Emma Gray, editor of Huffington Post Women, agrees. ‘Have we lost so much faith in our male population that instead of publishing columns telling young men to stop raping tipsy women — or encouraging the expansion of programs on college campuses that work to educate students about such matters and prevent sexual assault — some of us believe it is most effective to tell women not to drink at all?’ she asks.
‘We need to place the burden of blame for these assaults squarely where it belongs — on the shoulder of those individuals who choose to commit them.’
Jezebel’s Erin Gloria Ryan weighed in on the subject, concluding that ‘we’re all pretty tired of the “ladies be getting themselves raped” trope.’ Echoing previous sentiments, she added that Ms Yoffe ‘doesn’t seem to understand that while alcohol plays a role in many sexual assaults, there’s only one element that plays a role in all sexual assaults: a rapist.’
Meanwhile Lori Adelman pointed out at Feministing that Ms Yoffe has, multiple times, used her Dear Prudence column as a platform to scold women who were sexually assaulted after drinking.
Certainly, binge drinking should not been seen as a way for young women to assert independence and liberation, but Ms Yoffe’s argument has been called out for being counteractive to the liberated ideal that a woman should be free to do as she pleases, without suffering ill-effects.
‘This false idea, that women’s behavior is the real reason they are victimized — and that we live in a society that does a poor job of policing such behavior — is regularly used to blame sexual violence on the “problem” of young women today,’ writes Salon’s associate editor, Katie McDonough in an article titled ‘Sorry, Emily Yoffe: Blaming assault on women’s drinking is wrong, dangerous and tired.’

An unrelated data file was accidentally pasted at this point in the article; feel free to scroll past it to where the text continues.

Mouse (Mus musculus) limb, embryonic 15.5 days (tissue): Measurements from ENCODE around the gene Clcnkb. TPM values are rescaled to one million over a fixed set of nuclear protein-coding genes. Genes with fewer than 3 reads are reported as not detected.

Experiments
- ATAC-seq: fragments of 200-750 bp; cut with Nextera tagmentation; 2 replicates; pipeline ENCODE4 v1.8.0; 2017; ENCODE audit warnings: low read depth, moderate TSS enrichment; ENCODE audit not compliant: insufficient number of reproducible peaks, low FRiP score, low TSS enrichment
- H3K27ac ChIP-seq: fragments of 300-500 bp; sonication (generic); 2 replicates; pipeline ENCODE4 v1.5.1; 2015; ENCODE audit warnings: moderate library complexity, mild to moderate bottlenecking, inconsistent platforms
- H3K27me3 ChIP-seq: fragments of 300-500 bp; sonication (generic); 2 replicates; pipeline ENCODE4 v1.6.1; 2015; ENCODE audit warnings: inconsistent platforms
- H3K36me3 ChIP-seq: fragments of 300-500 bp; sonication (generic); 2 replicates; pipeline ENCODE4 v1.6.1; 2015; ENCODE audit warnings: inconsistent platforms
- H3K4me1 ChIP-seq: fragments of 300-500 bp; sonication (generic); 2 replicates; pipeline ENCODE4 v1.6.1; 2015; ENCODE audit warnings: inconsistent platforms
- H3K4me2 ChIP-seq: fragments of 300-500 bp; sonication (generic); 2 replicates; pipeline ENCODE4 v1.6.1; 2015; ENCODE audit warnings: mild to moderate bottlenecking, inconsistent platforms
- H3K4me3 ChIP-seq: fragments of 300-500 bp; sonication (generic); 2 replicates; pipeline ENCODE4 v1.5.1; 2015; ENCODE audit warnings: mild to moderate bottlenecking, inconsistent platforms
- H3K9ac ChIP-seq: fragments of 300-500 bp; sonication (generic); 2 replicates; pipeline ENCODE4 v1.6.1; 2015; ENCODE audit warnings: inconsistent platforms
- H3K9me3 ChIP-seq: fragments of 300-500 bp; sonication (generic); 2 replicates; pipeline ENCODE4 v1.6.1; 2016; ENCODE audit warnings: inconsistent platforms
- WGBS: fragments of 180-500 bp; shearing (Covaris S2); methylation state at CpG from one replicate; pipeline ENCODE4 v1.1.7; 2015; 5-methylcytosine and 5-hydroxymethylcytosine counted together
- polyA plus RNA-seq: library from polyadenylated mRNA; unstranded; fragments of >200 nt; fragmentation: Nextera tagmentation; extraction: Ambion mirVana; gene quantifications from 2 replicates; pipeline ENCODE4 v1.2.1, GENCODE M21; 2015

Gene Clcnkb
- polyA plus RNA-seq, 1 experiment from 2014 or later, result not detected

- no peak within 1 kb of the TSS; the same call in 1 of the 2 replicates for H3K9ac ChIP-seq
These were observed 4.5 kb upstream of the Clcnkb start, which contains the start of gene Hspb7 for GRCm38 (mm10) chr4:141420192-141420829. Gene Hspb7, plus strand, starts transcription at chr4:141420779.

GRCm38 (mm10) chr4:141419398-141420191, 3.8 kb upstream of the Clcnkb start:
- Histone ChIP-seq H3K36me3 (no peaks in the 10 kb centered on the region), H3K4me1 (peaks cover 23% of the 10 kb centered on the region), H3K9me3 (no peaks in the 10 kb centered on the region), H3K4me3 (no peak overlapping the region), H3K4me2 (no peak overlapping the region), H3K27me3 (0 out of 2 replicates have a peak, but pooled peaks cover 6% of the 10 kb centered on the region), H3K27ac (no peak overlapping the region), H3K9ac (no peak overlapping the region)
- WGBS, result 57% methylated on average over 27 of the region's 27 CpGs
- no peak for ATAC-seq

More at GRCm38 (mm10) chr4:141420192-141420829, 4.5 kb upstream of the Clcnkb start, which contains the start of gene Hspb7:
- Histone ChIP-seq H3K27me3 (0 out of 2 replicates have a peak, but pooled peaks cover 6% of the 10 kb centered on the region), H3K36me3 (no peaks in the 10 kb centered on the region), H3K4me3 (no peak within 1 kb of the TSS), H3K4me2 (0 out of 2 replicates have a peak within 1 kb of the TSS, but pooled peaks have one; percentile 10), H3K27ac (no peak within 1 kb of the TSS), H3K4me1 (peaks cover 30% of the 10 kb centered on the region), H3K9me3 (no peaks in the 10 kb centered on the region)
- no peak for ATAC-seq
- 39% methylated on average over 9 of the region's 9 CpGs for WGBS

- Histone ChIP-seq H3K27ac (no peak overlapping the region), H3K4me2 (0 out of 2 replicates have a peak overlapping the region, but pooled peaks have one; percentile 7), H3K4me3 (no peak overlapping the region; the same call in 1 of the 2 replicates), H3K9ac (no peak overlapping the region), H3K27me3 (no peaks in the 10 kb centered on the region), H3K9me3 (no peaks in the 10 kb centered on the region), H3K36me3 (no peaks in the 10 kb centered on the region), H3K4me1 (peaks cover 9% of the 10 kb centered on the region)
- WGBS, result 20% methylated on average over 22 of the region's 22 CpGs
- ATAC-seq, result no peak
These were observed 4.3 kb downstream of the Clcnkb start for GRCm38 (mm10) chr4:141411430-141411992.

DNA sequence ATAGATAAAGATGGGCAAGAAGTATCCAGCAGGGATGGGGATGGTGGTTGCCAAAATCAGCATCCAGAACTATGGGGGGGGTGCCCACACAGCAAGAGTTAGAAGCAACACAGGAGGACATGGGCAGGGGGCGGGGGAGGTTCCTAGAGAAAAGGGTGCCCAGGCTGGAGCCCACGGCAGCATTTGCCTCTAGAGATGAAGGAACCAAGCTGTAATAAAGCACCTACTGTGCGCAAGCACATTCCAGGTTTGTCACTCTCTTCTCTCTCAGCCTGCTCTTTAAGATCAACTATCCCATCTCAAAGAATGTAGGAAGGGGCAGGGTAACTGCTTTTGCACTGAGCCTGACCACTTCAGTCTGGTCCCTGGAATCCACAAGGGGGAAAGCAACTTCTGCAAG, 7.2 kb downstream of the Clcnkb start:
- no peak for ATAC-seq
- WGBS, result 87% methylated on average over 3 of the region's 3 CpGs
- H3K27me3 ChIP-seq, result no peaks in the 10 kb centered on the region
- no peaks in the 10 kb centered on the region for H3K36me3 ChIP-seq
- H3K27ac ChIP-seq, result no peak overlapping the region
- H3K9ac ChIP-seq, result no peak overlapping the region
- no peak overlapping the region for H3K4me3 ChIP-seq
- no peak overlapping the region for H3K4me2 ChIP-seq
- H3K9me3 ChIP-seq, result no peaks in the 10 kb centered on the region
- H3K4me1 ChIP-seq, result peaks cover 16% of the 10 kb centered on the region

Newsweek’s Katie Baker, who labeled Ms Yoffe’s argument as ‘offensive and damaging to victims,’ also emphasized that ‘our culture is swimming with examples of women — in movies, television and real life — who are “punished” for their “bad choices” with sexual violence.
‘“Bad choices” include wearing a short skirt, staying out too late, getting too drunk, trusting too much. The list of reasons that Americans believe women deserve rape is long.’
It is well known, as Ms Yoffe documents, that heavily intoxicated women are more likely to be sexually assaulted, but some medical advisers who can ‘see where Ms Yoffe is coming from,’ also believe that women who choose to perform consensual sexual acts with men often use alcohol as a psychic lubricant — putting them at a heightened risk of being taken advantage of by predators.